One of the reasons why so many pet owners fail to realize that their dog is losing his or her vision is because they don't have problems getting around the house. When they're not bumping into furniture every few minutes they must be able to see, right?
In reality, dogs probably have the layout of your home memorized. They know exactly where each couch or side table is.
One easy way to see if your dog is slowly going blind is to rearrange some furniture and set up an obstacle course. It's best to do this at night because night vision is often the first to go. If you were to perform it during the day, your pup may use what remaining vision they have to complete it.
Once you've moved furniture in places your dog would not expect it to be, place them on one end of the room and call out to them.
It's important that you call out only once. They'll use the constant sound of your voice to get through if you call repeatedly.
If your dog bumps into furniture, they are suffering from vision impairment.
Also known as the Menace Response Test, this method can help you determine how your dog responds to objects coming close. Dogs will instinctively blink their eyes as an obstacle approaches. However, if they can't see, this won't happen.
Place your dog in a room that has normal lighting. Then, use one hand to cover one eye. It's important to test one eye at a time to ensure that you can get accurate results.
Bring your other hand close to their opened eye slowly. You should be coming from the corner of the eye so that your hand comes into their vision. Make sure to do this part slowly. If you move to fast, you may create a small push of air that alerts them. Also, avoid touching their whiskers. Your dog should start blinking. If not, take them to a vet.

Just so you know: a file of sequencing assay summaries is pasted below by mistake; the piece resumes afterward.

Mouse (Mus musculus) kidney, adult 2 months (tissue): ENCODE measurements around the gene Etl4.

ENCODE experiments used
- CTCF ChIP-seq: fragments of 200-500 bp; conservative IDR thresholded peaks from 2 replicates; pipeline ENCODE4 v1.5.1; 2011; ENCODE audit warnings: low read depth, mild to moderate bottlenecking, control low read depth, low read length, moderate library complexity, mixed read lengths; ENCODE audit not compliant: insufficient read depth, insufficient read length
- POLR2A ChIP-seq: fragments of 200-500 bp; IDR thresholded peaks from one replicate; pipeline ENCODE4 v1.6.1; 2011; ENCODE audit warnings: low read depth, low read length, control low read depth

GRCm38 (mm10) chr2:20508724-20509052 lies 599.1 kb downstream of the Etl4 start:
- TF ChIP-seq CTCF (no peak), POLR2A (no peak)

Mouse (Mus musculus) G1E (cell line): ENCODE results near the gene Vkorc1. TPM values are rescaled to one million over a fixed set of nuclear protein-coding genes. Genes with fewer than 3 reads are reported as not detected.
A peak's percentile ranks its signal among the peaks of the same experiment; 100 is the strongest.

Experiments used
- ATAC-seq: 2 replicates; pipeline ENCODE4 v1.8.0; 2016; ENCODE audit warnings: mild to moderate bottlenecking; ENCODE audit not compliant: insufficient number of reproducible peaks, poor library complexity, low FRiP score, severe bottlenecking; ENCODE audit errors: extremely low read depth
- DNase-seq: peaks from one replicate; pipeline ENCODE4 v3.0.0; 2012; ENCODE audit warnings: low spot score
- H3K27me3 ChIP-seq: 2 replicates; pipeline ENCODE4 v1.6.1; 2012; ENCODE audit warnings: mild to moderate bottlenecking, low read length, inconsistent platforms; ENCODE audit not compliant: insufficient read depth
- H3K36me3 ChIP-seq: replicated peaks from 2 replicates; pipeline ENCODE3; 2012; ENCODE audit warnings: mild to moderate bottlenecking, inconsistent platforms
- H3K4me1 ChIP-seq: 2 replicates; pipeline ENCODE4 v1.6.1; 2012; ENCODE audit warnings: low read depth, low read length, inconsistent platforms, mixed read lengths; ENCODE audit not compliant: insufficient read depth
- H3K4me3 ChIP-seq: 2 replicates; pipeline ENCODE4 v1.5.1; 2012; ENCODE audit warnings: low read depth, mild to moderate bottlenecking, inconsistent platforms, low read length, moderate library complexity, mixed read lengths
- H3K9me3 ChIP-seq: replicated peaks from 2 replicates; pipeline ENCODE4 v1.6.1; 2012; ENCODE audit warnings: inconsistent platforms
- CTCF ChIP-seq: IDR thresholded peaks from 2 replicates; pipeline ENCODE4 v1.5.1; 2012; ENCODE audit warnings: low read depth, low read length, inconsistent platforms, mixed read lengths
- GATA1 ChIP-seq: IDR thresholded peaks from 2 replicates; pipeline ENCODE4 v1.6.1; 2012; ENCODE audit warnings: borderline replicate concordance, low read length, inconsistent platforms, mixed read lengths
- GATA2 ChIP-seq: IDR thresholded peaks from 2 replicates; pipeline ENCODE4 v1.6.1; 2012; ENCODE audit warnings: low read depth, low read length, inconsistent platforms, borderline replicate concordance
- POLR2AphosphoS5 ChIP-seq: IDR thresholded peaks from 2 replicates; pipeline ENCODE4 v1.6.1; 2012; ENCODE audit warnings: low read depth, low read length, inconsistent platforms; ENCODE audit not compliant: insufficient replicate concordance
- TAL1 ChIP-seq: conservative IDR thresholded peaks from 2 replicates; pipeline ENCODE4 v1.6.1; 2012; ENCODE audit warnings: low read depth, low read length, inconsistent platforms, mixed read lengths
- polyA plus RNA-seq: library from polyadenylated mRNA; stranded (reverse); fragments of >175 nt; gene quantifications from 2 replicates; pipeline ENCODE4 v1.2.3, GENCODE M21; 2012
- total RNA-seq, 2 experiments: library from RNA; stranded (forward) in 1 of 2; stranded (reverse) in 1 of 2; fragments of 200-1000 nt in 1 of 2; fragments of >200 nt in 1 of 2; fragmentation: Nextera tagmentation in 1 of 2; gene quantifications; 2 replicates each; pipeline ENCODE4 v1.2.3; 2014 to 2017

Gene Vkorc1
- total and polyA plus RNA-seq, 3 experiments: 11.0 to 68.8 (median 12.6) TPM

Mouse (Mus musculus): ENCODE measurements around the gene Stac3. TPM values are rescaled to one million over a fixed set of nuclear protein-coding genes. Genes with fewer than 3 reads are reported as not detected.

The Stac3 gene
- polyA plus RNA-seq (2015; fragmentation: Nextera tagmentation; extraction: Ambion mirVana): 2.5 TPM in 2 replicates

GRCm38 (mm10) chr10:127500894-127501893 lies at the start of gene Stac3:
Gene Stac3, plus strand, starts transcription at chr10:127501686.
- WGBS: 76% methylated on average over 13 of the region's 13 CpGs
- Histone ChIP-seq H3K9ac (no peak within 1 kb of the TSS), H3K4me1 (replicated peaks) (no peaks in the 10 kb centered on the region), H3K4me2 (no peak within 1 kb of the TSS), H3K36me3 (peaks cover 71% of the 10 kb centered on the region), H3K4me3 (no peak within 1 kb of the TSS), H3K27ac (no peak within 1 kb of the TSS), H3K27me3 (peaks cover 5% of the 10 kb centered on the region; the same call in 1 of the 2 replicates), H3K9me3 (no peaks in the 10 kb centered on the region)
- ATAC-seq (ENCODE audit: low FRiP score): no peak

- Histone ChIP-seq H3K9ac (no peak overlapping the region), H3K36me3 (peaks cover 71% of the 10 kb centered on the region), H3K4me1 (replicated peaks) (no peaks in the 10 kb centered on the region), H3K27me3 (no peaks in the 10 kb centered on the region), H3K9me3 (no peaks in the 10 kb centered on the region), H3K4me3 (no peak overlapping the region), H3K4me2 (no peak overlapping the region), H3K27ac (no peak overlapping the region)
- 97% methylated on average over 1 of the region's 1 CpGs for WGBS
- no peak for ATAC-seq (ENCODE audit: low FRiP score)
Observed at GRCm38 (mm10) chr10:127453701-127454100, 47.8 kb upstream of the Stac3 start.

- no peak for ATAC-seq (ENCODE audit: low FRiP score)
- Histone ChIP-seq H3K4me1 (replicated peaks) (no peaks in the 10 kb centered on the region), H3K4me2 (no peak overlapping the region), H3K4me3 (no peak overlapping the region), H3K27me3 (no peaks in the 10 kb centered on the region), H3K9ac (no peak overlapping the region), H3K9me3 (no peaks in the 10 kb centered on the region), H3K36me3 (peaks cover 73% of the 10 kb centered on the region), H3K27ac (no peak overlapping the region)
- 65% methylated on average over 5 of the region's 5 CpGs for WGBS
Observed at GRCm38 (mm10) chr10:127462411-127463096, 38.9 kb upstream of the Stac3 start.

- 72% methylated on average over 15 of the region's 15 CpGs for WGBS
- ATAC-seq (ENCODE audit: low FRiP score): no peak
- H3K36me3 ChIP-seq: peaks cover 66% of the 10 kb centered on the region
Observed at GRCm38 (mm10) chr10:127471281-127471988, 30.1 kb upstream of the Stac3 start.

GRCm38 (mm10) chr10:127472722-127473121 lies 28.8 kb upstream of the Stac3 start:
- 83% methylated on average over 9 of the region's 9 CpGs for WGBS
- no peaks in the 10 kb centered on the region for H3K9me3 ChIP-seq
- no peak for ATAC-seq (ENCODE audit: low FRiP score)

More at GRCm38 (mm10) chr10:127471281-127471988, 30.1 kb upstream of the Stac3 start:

Cotton Ball Test
This test is very similar to the previous one. However, it tests your dog's ability to follow moving objects with their eyes. Start by covering up a single eye. Now take a small cotton ball and drop it approximately 6 inches from their eyes.
Drop it from a height above their head where they can't see it. Once the ball drops, your dog's eyes should follow its motions. They may even try to eat it or give it a good sniff when it comes down. These are all good signs. If your dog doesn't respond at all, they are suffering from ocular problems.
You can perform this test at varying distances to test how well your dog can see. It's important that you always use a dry cotton ball. Cotton balls don't make any sound when they hit the floor, so there's no way that your dog can use his or her other senses to find it.
Taking Your Dog To A Vet
If your dog fails any of these tests, a trip to the vet is crucial. They'll be able to perform a routine eye examination to get a better understanding of what issues they're facing. They may also refer you to an animal ophthalmologist. An ophthalmologist is better-equipped to perform an in-depth analysis of your dog's overall ocular health.
While going blind may be common in dogs, there are things that you can do to protect your dog's vision. Depending on your dog's particular needs, your veterinarian may create a treatment plan. This plan can include a high-quality diet, medication, or even surgery.
You can use these tests to catch the problem early on. You'll have a better chance of saving your dog's vision the earlier you can get them the care that they need.